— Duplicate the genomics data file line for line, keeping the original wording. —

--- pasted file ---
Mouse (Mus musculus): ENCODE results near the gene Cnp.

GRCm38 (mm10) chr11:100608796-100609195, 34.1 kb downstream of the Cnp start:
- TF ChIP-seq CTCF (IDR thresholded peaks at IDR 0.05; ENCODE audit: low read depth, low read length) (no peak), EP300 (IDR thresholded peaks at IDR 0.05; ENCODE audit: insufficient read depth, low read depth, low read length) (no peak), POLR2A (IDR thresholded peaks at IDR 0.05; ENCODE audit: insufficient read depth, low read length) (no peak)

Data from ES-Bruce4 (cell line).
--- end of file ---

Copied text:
Mouse (Mus musculus): ENCODE results near the gene Cnp.

GRCm38 (mm10) chr11:100608796-100609195, 34.1 kb downstream of the Cnp start:
- TF ChIP-seq CTCF (IDR thresholded peaks at IDR 0.05; ENCODE audit: low read depth, low read length) (no peak), EP300 (IDR thresholded peaks at IDR 0.05; ENCODE audit: insufficient read depth, low read depth, low read length) (no peak), POLR2A (IDR thresholded peaks at IDR 0.05; ENCODE audit: insufficient read depth, low read length) (no peak)

Data from ES-Bruce4 (cell line).